Exploring the past is exciting, thought'provoking and sometimes revelatory. This course will help you develop the skills needed to become a historian, with a taught foundation module in the first term that will acquaint you with the theory, tools, techniques and research skills of historical analysis. We will look at the varied primary sources through which we study the past, from laws and official reports to diaries, letters, memoirs, newspapers, oral testimony, paintings, cartoons, music, film, architecture, landscape, archaeological remains and the internet. We will consider how a secondary source differs from a primary one and the problems involved in interpreting a source and ascertaining its truthfulness and reliability. Thereafter, the course offers 2 routes for you to choose between: The 1st route is research focused and will support you in producing a dissertation of 7000 words on the historical subject that most interests you; the taught route lets you select 1 module from any of the extensive range of option modules offered by the Department of History, Classics and Archaeology.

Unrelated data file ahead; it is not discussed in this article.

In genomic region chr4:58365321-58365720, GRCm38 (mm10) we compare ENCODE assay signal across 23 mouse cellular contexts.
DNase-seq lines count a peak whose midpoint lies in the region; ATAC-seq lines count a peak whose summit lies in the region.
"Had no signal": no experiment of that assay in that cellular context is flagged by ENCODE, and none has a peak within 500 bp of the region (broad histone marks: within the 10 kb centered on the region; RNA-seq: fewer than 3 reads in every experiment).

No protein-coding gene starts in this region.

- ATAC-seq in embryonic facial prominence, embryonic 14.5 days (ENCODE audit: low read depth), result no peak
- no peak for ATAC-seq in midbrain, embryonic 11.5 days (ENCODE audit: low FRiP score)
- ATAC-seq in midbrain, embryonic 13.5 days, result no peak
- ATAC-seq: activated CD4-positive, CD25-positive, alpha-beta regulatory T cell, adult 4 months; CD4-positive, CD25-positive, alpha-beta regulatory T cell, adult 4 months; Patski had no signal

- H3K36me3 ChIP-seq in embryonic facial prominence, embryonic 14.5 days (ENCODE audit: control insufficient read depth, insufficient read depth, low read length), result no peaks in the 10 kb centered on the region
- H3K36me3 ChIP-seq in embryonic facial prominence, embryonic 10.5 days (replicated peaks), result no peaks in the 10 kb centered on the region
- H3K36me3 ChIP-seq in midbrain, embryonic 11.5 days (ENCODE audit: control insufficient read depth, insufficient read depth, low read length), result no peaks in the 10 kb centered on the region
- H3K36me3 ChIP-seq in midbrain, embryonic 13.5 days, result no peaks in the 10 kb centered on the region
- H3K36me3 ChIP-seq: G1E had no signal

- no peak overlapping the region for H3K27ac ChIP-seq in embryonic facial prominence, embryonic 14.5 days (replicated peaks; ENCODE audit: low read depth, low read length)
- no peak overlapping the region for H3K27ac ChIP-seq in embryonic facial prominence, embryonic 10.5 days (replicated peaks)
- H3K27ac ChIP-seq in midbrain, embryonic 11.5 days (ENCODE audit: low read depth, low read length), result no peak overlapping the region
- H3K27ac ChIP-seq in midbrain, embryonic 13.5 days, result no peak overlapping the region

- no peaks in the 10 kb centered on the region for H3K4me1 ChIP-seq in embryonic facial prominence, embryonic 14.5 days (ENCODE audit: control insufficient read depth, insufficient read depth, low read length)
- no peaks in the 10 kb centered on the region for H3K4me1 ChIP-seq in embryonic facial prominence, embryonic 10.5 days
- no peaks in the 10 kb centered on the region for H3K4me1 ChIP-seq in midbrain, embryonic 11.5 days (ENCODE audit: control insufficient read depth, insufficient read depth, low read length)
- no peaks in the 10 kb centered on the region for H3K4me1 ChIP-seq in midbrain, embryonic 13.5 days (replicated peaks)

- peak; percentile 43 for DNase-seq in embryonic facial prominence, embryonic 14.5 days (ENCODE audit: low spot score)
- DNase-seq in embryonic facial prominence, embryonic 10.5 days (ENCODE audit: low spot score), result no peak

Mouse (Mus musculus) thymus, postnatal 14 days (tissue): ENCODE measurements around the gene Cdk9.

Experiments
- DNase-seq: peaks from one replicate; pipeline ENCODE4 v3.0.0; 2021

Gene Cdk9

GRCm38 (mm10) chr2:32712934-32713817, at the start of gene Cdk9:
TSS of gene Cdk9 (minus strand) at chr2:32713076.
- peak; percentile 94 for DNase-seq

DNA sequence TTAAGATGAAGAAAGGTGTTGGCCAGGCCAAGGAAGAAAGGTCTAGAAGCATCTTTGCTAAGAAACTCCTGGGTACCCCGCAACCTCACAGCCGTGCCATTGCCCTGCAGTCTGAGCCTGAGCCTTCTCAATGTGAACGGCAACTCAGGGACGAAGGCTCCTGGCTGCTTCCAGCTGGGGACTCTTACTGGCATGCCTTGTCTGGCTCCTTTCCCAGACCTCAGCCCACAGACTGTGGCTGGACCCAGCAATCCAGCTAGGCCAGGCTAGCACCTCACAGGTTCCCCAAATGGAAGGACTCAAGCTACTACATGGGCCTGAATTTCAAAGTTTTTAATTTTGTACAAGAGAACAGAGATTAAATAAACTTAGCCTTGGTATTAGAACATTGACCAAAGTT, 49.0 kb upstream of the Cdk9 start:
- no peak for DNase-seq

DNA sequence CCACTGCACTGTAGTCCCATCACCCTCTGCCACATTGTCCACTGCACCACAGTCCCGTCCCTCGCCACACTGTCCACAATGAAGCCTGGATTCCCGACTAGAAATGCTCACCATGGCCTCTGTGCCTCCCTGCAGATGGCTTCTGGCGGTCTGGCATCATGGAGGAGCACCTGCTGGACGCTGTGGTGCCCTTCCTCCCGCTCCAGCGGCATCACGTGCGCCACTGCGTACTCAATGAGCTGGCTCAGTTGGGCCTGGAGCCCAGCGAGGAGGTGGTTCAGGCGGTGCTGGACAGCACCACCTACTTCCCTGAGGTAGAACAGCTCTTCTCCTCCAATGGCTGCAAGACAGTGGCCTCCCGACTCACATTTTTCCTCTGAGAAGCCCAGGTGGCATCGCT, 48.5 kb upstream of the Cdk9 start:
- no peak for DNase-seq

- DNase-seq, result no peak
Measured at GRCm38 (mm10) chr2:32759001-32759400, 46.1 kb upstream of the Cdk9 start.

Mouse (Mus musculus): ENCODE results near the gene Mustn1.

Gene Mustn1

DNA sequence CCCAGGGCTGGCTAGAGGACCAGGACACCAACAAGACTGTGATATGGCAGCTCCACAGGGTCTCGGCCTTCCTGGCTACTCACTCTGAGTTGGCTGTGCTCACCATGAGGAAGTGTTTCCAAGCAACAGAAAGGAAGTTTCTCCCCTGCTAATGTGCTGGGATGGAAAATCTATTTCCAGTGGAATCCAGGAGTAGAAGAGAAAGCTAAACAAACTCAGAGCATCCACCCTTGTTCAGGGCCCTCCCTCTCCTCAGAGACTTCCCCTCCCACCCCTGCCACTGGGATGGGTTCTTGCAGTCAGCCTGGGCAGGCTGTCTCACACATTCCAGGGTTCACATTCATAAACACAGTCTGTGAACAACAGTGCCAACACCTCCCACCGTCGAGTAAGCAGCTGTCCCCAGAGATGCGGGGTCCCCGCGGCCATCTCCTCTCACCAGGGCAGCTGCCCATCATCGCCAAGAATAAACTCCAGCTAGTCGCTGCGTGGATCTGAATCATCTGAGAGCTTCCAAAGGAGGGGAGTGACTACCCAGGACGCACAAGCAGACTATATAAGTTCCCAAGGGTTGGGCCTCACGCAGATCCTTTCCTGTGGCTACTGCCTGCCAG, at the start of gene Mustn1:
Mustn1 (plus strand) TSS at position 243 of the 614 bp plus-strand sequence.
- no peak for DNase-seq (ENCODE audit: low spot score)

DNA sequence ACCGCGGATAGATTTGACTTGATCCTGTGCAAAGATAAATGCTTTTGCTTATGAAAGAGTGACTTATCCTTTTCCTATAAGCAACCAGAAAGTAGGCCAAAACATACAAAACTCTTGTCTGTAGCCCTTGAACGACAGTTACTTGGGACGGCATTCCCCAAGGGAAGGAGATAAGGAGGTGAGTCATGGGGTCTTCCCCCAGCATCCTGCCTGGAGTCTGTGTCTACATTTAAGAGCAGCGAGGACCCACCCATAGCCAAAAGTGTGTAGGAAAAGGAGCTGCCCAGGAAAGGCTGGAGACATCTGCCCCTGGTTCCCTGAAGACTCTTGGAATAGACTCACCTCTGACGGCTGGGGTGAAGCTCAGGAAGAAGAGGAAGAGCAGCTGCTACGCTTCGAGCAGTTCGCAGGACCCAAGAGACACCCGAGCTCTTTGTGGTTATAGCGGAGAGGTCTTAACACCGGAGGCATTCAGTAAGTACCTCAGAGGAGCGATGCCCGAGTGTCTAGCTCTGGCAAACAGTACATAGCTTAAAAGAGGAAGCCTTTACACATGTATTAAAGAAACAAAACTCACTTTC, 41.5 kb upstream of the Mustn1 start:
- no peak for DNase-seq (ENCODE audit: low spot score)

To gain the graduate certificate, you must successfully complete modules worth 60 credits. You take the module foundations of history (sources and debates) (worth 30 credits), and then choose either the: Research route: Work towards a dissertation of 7000 words (worth 30 credits), or the taught route: Take 1 undergraduate module from those on offer from the Department of History, Classics and Archaeology (worth 30 credits).
Course Additional Entry
Open to students who have a 1st degree (BA/BSc). If English is not your first language or you have not previously studied in English, our usual requirement is the equivalent of an International English Language Testing System (IELTS Academic Test) score of 6.5, with not less than 6.0 in each of the sub'tests.
|Duration & Attendance||Qualification||Tuition fees||Fee type|
|Graduate Certificate (Postgraduate)||£3,825||???abroad???|
|Graduate Certificate (Postgraduate)||£1,975||???home???|